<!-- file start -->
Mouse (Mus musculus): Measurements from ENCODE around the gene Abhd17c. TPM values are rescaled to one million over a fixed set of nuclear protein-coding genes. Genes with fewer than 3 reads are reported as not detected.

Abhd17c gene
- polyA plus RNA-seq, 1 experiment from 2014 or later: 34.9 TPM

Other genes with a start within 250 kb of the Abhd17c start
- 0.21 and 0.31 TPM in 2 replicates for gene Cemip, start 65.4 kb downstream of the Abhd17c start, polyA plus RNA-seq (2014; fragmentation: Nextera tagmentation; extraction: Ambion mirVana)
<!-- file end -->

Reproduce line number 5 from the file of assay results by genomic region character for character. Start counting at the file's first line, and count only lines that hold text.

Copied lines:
- 0.21 and 0.31 TPM in 2 replicates for gene Cemip, start 65.4 kb downstream of the Abhd17c start, polyA plus RNA-seq (2014; fragmentation: Nextera tagmentation; extraction: Ambion mirVana)